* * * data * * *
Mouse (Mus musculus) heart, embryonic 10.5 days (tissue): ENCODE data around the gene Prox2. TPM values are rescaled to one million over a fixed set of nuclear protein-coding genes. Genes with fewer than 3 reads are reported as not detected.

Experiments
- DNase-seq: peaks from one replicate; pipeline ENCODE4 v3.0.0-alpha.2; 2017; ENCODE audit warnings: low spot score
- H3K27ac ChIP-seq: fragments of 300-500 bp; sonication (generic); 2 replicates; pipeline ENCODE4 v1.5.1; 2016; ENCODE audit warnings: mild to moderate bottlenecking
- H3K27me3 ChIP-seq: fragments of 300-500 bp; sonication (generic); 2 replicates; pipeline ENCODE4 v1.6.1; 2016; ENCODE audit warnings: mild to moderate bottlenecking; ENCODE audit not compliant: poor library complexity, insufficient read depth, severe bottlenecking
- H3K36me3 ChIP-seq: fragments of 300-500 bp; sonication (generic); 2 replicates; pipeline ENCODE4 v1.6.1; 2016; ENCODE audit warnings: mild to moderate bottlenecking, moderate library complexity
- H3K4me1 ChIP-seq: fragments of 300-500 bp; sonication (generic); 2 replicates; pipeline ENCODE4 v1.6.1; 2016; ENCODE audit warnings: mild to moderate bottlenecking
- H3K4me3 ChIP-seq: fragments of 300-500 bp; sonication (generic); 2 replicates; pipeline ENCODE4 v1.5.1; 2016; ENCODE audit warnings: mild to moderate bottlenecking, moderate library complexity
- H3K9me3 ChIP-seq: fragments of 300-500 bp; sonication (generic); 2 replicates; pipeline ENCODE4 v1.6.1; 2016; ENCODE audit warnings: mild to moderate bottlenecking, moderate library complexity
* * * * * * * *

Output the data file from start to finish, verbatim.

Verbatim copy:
Mouse (Mus musculus) heart, embryonic 10.5 days (tissue): ENCODE data around the gene Prox2. TPM values are rescaled to one million over a fixed set of nuclear protein-coding genes. Genes with fewer than 3 reads are reported as not detected.

Experiments
- DNase-seq: peaks from one replicate; pipeline ENCODE4 v3.0.0-alpha.2; 2017; ENCODE audit warnings: low spot score
- H3K27ac ChIP-seq: fragments of 300-500 bp; sonication (generic); 2 replicates; pipeline ENCODE4 v1.5.1; 2016; ENCODE audit warnings: mild to moderate bottlenecking
- H3K27me3 ChIP-seq: fragments of 300-500 bp; sonication (generic); 2 replicates; pipeline ENCODE4 v1.6.1; 2016; ENCODE audit warnings: mild to moderate bottlenecking; ENCODE audit not compliant: poor library complexity, insufficient read depth, severe bottlenecking
- H3K36me3 ChIP-seq: fragments of 300-500 bp; sonication (generic); 2 replicates; pipeline ENCODE4 v1.6.1; 2016; ENCODE audit warnings: mild to moderate bottlenecking, moderate library complexity
- H3K4me1 ChIP-seq: fragments of 300-500 bp; sonication (generic); 2 replicates; pipeline ENCODE4 v1.6.1; 2016; ENCODE audit warnings: mild to moderate bottlenecking
- H3K4me3 ChIP-seq: fragments of 300-500 bp; sonication (generic); 2 replicates; pipeline ENCODE4 v1.5.1; 2016; ENCODE audit warnings: mild to moderate bottlenecking, moderate library complexity
- H3K9me3 ChIP-seq: fragments of 300-500 bp; sonication (generic); 2 replicates; pipeline ENCODE4 v1.6.1; 2016; ENCODE audit warnings: mild to moderate bottlenecking, moderate library complexity